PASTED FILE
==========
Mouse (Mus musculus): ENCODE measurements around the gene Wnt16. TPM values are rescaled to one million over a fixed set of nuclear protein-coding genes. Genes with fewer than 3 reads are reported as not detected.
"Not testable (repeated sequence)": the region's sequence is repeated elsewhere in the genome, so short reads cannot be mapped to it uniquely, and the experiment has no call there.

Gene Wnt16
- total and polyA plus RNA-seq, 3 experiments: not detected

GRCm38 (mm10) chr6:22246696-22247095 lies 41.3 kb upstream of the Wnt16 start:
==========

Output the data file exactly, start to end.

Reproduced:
Mouse (Mus musculus): ENCODE measurements around the gene Wnt16. TPM values are rescaled to one million over a fixed set of nuclear protein-coding genes. Genes with fewer than 3 reads are reported as not detected.
"Not testable (repeated sequence)": the region's sequence is repeated elsewhere in the genome, so short reads cannot be mapped to it uniquely, and the experiment has no call there.

Gene Wnt16
- total and polyA plus RNA-seq, 3 experiments: not detected

GRCm38 (mm10) chr6:22246696-22247095 lies 41.3 kb upstream of the Wnt16 start: